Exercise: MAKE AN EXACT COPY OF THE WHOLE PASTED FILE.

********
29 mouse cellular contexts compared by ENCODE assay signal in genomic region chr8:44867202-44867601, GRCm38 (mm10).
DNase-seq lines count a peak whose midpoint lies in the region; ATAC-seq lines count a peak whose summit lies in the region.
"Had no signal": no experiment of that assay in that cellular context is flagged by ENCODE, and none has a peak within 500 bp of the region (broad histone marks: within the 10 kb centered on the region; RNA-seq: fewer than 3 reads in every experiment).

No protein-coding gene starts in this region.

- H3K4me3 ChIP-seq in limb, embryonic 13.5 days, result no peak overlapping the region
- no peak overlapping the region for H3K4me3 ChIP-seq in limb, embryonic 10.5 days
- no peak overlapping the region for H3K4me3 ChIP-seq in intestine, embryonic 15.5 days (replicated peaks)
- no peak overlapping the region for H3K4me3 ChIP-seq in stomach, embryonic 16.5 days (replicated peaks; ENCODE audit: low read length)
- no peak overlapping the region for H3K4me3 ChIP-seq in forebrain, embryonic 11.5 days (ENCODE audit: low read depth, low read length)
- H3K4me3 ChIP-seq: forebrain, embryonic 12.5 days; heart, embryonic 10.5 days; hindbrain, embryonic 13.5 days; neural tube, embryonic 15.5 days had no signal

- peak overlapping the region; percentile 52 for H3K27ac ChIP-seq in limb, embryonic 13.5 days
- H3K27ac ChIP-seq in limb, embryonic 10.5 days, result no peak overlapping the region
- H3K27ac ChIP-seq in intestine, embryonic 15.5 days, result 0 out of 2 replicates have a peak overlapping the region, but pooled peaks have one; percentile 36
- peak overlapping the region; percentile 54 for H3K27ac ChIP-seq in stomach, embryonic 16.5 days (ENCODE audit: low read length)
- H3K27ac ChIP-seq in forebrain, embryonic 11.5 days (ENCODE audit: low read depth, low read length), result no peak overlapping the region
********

29 mouse cellular contexts compared by ENCODE assay signal in genomic region chr8:44867202-44867601, GRCm38 (mm10).
DNase-seq lines count a peak whose midpoint lies in the region; ATAC-seq lines count a peak whose summit lies in the region.
"Had no signal": no experiment of that assay in that cellular context is flagged by ENCODE, and none has a peak within 500 bp of the region (broad histone marks: within the 10 kb centered on the region; RNA-seq: fewer than 3 reads in every experiment).

No protein-coding gene starts in this region.

- H3K4me3 ChIP-seq in limb, embryonic 13.5 days, result no peak overlapping the region
- no peak overlapping the region for H3K4me3 ChIP-seq in limb, embryonic 10.5 days
- no peak overlapping the region for H3K4me3 ChIP-seq in intestine, embryonic 15.5 days (replicated peaks)
- no peak overlapping the region for H3K4me3 ChIP-seq in stomach, embryonic 16.5 days (replicated peaks; ENCODE audit: low read length)
- no peak overlapping the region for H3K4me3 ChIP-seq in forebrain, embryonic 11.5 days (ENCODE audit: low read depth, low read length)
- H3K4me3 ChIP-seq: forebrain, embryonic 12.5 days; heart, embryonic 10.5 days; hindbrain, embryonic 13.5 days; neural tube, embryonic 15.5 days had no signal

- peak overlapping the region; percentile 52 for H3K27ac ChIP-seq in limb, embryonic 13.5 days
- H3K27ac ChIP-seq in limb, embryonic 10.5 days, result no peak overlapping the region
- H3K27ac ChIP-seq in intestine, embryonic 15.5 days, result 0 out of 2 replicates have a peak overlapping the region, but pooled peaks have one; percentile 36
- peak overlapping the region; percentile 54 for H3K27ac ChIP-seq in stomach, embryonic 16.5 days (ENCODE audit: low read length)
- H3K27ac ChIP-seq in forebrain, embryonic 11.5 days (ENCODE audit: low read depth, low read length), result no peak overlapping the region